Is there such a thing as a weight loss miracle drug?
Today’s market is full of “miracle drugs” and supplements that claim to help you drop pounds fast, and it’s no wonder they fly off the shelves and into medicine cabinets across the country.
Dr. Oz and others like him have showered praise on one of these products in particular: the controversial garcinia cambogia fruit.
What Is It?
Garcinia cambogia is a citrus fruit that grows in Southeast Asia. An extract from the fruit rind, hydroxycitric acid (HCA), has historically been used for cooking, but it’s also been used for weight loss.
You can buy garcinia cambogia online or at most health and supplement stores, in pill form or as a powder. Sometimes, it’s also included as an ingredient in snack bars. Typical doses are between 250 and 1,000 mg each day.
Part of the allure of garcinia cambogia is the fact that it comes from a fruit, so it’s “natural.” However, this alone doesn’t make it a worthwhile supplement, or even safe.
Advocates say that HCA, an organic acid, works by making you feel full, reducing your appetite, and affecting metabolism. It’s this effect that has led many to herald it as a natural weight loss cure. Some say it may also help to improve high cholesterol or enhance athletic performance.
The list of garcinia cambogia’s rumored benefits is a long one. It can be hard to sort out the claims about its “miracle” properties from the truth. So, how do these health claims match up to scientific research?
Claim: Makes You Feel Full
Verdict: An extensive review of the existing research on garcinia cambogia determined that there simply wasn’t conclusive evidence to suggest that the supplement or HCA had any effects on appetite and satiety. Despite some rodent studies having such positive results, no human studies could replicate them.
Claim: Lowers Body Weight
Verdict: Existing evidence doesn’t prove that garcinia cambogia alone can facilitate weight loss. A 12-week, randomized, double-blind, placebo-controlled study published in JAMA found that the supplement didn’t help with significant weight loss or decrease in fat mass. Both the control and garcinia group were placed on high-fiber, low-calorie diets.
Claim: Speeds Metabolism
Verdict: There is some evidence that supplementing with garcinia cambogia can influence fat metabolism. Several studies have found that both mice and humans experience an increase in fat metabolism after supplementing with HCA.
Claim: Enhances Athletic Performance
Verdict: Garcinia cambogia may increase the amount of time it takes to reach exhaustion during exercise, according to one study. Another, using mice, had similar results, where HCA enhanced endurance during running.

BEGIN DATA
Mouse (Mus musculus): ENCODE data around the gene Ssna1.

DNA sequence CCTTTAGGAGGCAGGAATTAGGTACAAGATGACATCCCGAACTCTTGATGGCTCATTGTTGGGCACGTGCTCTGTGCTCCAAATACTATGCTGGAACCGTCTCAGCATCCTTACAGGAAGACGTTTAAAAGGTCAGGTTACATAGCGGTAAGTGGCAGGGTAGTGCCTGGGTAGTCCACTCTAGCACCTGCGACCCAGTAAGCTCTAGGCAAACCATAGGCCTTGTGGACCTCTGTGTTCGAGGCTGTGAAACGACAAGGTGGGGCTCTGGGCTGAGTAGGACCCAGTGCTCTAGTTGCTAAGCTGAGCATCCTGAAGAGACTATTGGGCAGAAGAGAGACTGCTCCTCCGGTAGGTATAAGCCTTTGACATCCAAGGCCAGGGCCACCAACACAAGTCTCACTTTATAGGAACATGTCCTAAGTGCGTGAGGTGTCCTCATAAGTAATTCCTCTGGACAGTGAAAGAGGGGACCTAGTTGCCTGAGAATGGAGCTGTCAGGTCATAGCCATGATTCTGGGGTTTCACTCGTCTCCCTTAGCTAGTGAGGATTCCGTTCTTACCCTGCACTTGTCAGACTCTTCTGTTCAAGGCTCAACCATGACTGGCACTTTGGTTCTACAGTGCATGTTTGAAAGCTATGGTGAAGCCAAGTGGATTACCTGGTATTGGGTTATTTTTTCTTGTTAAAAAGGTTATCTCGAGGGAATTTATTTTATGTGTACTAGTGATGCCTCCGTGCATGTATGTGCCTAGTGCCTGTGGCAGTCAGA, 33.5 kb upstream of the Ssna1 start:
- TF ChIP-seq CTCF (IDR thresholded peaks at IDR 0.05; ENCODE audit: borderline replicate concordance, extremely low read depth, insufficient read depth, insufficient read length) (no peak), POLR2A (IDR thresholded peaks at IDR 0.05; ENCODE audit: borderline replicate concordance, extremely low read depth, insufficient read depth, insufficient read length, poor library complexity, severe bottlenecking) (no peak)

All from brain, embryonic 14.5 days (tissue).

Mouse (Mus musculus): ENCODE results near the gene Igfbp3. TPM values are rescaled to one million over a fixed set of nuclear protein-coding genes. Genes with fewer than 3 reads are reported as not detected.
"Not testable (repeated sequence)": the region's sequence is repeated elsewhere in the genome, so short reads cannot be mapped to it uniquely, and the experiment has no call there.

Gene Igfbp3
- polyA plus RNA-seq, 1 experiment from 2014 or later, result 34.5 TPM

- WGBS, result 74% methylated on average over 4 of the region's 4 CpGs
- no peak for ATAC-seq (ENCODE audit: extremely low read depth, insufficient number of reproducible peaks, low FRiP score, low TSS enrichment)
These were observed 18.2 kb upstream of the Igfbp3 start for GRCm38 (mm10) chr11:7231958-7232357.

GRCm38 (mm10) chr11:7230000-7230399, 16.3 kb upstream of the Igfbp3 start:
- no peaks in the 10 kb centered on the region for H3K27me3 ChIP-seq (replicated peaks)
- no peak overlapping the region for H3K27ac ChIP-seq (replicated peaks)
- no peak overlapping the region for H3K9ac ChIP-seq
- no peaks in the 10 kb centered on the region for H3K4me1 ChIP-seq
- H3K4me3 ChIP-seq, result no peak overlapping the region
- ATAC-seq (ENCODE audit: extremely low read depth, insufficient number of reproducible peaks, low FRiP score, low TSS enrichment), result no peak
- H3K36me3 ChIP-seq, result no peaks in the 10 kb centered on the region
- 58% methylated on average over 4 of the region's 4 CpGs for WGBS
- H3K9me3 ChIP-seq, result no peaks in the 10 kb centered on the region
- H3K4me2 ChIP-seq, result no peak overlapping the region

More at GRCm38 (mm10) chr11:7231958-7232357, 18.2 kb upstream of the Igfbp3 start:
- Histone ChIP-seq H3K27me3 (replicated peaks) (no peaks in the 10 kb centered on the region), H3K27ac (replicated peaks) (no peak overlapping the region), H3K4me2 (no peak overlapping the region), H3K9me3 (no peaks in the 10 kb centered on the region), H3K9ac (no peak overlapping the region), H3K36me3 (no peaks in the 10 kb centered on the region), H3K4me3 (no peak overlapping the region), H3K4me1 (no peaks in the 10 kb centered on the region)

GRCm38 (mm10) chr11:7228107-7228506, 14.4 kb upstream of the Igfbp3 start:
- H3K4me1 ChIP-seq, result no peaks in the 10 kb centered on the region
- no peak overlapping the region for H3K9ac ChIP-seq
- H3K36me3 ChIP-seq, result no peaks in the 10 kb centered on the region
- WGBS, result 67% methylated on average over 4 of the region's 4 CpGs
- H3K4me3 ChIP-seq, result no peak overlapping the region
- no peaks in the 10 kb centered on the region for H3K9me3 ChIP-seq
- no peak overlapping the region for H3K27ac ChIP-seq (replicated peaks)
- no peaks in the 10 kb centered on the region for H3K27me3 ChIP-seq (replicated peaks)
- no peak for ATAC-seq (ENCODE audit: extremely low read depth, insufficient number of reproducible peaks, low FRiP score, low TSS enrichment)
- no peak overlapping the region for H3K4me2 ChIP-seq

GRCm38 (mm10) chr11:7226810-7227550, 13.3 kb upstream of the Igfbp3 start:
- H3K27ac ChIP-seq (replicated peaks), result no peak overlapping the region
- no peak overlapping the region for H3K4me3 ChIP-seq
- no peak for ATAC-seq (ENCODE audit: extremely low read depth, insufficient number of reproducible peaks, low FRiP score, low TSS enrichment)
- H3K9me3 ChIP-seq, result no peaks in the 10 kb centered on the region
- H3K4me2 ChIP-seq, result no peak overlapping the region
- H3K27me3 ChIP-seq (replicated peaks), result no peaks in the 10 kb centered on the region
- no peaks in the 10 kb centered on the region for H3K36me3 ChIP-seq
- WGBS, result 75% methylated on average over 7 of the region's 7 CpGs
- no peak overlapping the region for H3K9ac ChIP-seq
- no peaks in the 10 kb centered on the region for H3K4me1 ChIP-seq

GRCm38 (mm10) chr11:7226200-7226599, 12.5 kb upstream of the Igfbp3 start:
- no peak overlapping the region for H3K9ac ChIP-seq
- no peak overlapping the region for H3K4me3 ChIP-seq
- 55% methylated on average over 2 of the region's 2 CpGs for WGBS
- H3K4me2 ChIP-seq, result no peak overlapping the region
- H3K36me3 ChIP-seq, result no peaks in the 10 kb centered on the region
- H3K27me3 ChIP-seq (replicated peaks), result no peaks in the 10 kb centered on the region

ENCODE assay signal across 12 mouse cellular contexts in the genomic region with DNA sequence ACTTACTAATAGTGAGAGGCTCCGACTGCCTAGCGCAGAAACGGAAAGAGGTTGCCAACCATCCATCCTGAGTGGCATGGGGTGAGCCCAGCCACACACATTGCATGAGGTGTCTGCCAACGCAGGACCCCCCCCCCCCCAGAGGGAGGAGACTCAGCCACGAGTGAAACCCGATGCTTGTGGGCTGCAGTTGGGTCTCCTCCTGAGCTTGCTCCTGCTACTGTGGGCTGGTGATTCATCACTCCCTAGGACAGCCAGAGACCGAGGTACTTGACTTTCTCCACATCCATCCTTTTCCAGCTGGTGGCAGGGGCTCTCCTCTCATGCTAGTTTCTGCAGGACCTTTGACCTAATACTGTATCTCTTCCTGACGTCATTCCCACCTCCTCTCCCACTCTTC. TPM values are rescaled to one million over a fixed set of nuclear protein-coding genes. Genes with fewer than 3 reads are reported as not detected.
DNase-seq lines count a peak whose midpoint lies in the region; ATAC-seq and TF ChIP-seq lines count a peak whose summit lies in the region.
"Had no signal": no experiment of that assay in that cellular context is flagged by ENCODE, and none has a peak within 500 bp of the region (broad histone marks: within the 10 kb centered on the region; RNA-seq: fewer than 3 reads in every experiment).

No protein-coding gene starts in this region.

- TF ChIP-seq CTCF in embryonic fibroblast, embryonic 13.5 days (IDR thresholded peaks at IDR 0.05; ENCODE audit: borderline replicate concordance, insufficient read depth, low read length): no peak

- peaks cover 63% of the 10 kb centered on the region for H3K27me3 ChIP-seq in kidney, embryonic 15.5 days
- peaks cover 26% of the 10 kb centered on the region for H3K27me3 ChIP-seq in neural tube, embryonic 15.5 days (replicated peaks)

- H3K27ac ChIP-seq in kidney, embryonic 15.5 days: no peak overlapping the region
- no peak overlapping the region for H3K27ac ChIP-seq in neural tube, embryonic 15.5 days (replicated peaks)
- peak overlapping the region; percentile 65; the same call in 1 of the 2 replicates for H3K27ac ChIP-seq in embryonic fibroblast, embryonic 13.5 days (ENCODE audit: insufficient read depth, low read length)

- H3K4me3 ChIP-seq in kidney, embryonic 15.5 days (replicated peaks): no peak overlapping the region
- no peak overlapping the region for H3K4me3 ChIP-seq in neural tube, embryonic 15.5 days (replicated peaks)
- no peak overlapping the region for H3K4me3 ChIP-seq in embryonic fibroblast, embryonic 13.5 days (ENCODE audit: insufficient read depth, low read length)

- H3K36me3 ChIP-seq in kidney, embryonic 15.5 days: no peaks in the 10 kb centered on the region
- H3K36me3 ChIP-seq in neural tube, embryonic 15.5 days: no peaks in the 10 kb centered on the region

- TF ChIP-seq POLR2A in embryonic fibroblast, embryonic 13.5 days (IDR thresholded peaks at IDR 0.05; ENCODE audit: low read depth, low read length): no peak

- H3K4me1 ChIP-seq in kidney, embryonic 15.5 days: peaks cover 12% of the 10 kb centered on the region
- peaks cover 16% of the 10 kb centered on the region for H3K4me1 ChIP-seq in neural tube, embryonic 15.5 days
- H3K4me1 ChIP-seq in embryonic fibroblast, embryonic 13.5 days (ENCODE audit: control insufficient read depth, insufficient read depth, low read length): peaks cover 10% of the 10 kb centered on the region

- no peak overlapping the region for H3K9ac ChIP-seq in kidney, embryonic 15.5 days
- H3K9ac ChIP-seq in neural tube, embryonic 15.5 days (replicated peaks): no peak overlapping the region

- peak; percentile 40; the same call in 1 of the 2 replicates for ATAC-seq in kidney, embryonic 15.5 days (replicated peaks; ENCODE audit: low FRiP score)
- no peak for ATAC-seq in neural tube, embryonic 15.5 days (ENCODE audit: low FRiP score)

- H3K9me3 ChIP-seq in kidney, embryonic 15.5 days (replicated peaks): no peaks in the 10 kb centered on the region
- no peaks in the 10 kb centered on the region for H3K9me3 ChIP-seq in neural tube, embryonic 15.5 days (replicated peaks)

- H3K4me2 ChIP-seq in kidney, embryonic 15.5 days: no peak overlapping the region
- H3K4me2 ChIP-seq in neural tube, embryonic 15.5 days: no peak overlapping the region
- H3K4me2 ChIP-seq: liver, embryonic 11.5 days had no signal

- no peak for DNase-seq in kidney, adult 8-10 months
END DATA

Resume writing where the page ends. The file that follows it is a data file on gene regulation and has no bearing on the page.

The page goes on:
Also, worth noting: A more recent review of studies on HCA found that there isn’t enough evidence to show that it is safe and effective for long-term use, as no studies have effectively looked at garcinia cambogia use for longer than 12 weeks.
Reported side effects for garcinia cambogia are mild. They include:
- dry mouth
- upset stomach
However, as with all dietary supplements, it could interact with medications you regularly take. Before starting HCA, it would be wise to consult your doctor.
Also, remember that dietary supplements aren’t studied or approved by the Food and Drug Administration (FDA) before they go on the market. Furthermore, they can claim to support normal body functions as long as there is a disclaimer that the FDA hasn’t evaluated the statements. In other words, supplements containing garcinia cambogia have not been rigorously tested for effectiveness and safety.
“Miracle” weight loss solutions rarely live up to the hype. Even when scientific evidence exists of positive results, the results are often so mild and minimal that users are disappointed to find out they still have to exercise and control their eating in order to reap lasting and significant weight loss.
Dr. Oz has come under fire for promoting “miracle” weight loss products on his show. His claims got him into trouble with the U.S. Senate Committee on Consumer Protection, Product Safety, Insurance, and Data Security. There is a reason that claims such as his are taken seriously, as many consumers trust his opinion and without clear evidence that it works, they could be misled into spending time and money on something that is, at best, a waste, and at worst, laden with potential side effects.
The FDA recommends using caution with products that claim to be quick fixes, promise fast weight loss, and use the term natural. “Natural” doesn’t necessarily mean safe. There are many poisonous plants that are natural, but that can cause you serious harm.
According to the FDA, any product — whether natural or man-made — that’s strong enough to work like a drug is capable of producing side effects. Before you add a dietary supplement to your weight loss plan, discuss it with your doctor. They can tell you if the product may be harmful or may be worth a try.